During this long period of 6+ years or 2,285 days (from 1/1/2014 to 4/5/2020), he had 6,855 meals. Usually, he collects at least three primary data per meal, i.e. PPG, carbs/sugar intake, and post-meal walking steps.  Therefore, he has collected and utilized 20,565 data for this particular analysis.

In his earlier research papers, he has demonstrated that diet contributed ~39% and exercise contributed ~41% to the PPG value formation.  There is approximately 20% of PPG influenced by other 17 identified factors which was identified via application of signal processing of wave theory.  It cannot be denied that, for diabetes patients, the so-called “remaining” or “survived” capacity of insulin production by the pancreatic beta cells is the most prominent contributing factor among these 17 factors.  This big unknown factor of the beta cells remaining or survived functionality strength and self-recovery rate is the aim of this particular research.

Figure 2 shows the annualized curves of PPG in mg/dL, carbs/sugar intake in grams, and post-meal walking steps from 1/1/2014 through 4/5/2020.  There are three sets of information which are needed to point out:  (1) the diet and exercise data of 2014 are re-created based on a set of less detailed recording data; (2) the diet and exercise data of 2015 started from 7/1/2015; and (3) the 2020 data only consists of the first three months of the year.

Figure 2: Annualized PPG, carbs/sugar intake, & post-meal walking steps (1/1/2014-4/5/2020)

Nevertheless, the focus is to study the PPG value change’s trend and pattern, in particular the “baseline PPG” which is defined as follows:

  • Baseline PPG = Measured PPG – Adjustment: (carbs * B – walking steps/1000 * C)

where B and C are different multipliers derived from the author’s previous research work.

Figure 3 illustrates that both measured PPG and baseline PPG values are clearly decreasing year after year since 2014.  In Figure 4, we can see a set of near-constant values for carbs/sugar intake ~14 grams per meal and post-meal walking ~4,300 steps.

Figure 3: Annualized average values of Measured PPG and Baseline PPG (2014 - 2020)
Figure 4: Calculation table of Baseline PPG and its decreasing speed at 1.5% per year

Following data also demonstrate the results derived from above equation of Baseline PPG:

  • Average Baseline PPG (109 mg/dL) = measured PPG (121 mg/dL) –diet/exercise adjustment (12 mg/dL)

Finally, the most important datasets in Figure 4 is that the annualized baseline PPG values are decreasing at an averaged linear rate of 1.5 % per year during this 6+ year period.

This observation is closely related to the statements from the quoted article above (without knowing that article’s experiment’s timing period):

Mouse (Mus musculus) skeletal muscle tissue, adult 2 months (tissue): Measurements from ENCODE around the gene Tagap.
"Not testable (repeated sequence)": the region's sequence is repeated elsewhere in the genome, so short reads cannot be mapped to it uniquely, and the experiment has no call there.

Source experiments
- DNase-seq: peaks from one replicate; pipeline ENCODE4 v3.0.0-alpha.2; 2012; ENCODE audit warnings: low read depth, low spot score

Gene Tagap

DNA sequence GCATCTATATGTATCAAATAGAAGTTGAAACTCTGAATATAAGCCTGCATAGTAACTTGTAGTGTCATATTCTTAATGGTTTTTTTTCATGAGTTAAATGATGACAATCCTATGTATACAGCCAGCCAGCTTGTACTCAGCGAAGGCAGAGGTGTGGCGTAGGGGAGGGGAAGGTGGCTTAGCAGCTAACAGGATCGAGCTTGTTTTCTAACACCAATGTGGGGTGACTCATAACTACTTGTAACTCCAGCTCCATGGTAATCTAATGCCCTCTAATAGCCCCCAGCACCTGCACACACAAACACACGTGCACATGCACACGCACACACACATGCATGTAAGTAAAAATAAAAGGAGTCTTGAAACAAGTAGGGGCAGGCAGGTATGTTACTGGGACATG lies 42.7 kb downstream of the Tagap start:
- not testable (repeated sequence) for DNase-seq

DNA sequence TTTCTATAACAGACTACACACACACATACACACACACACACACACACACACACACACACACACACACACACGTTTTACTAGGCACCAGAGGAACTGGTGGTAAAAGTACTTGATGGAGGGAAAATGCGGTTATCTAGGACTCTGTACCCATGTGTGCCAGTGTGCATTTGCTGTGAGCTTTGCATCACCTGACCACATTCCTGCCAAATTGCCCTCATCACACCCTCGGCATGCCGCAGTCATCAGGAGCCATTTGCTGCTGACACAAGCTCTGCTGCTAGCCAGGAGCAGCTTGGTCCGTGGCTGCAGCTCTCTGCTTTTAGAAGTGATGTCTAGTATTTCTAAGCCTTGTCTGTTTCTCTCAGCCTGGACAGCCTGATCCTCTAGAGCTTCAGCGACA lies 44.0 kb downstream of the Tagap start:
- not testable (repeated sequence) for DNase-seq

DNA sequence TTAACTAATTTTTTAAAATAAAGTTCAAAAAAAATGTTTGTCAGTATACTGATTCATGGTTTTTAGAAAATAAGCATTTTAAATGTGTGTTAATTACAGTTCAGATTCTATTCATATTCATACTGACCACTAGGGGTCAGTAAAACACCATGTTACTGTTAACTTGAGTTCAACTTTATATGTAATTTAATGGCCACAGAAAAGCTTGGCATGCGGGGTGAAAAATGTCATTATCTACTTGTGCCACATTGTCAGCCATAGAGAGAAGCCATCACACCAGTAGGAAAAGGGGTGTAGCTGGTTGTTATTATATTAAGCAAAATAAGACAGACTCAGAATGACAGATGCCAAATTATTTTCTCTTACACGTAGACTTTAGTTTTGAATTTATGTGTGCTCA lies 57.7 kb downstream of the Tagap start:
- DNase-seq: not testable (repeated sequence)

“2% of alpha cells reprogram themselves to start producing insulin; and 5% insulin-making capabilities are boosted”.  In other words, based on Norway’s laboratory experiment, there might be a 3% (i.e. 5% – 2%) increase of insulin-making by original “beta cells”.

This reduction of baseline PPG value, excluding both diet and exercise influences, could be interpreted as the direct outcome of the pancreatic beta cells “partial self-recovery” of insulin generation capability at a rate of 1.5% per year. This conclusion is quite close to the findings from Norway’s report of 3%.

The author observed a vast improvement in his diabetes conditions after following a stringent lifestyle management since 2014, the year he developed his mathematical model of metabolism index (MI). From examining his own PPG data including the existing vulnerable conditions of his long-term “damaged” beta cells due to his high carbs/sugar intake and/or lack of post-meal exercise, he hypothesized that beta cells are still be able to “self-repaired” to a certain degree.

The author decided to write a few articles from his in-depth research to encourage other medical scientists to conduct similar work, even though they may use different research methods, to further explore this subject of “probable pancreatic beta cell’s self-recovery”.


  1.  Hsu, Gerald C. (2018). Using Math-Physical Medicine to Control T2D via Metabolism Monitoring and Glucose Predictions. Journal of Endocrinology and Diabetes, 1(1), 1-6. Retrieved from 2018/06/JEAD-101-1.pdf
  2.  Hsu, Gerald C. (2018, June). Using Math-Physical Medicine to Analyze Metabolism and Improve Health Conditions. Video presented at the meeting of the 3rd International Conference on Endocrinology and Metabolic Syndrome 2018, Amsterdam, Netherlands.
  3.  Hsu, Gerald C. (2018). Using Signal Processing Techniques to Predict PPG for T2D. International Journal of Diabetes & Metabolic Disorders, 3(2),1-3. Retrieved from
  4.  Hsu, Gerald C. (2018). Using Math-Physical Medicine and Artificial Intelligence Technology to Manage Lifestyle and Control Metabolic Conditions of T2D. International Journal of Diabetes & Its Complications, 2(3),1-7. Retrieved from
  5.  Hsu, Gerald C. (2018). A Clinic Case of Using Math-Physical Medicine to Study the Probability of Having a Heart Attack or Stroke Based on Combination of Metabolic Conditions, Lifestyle, and Metabolism Index. Journal of Clinical Review & Case Reports, 3(5), 1-2. Retrieved from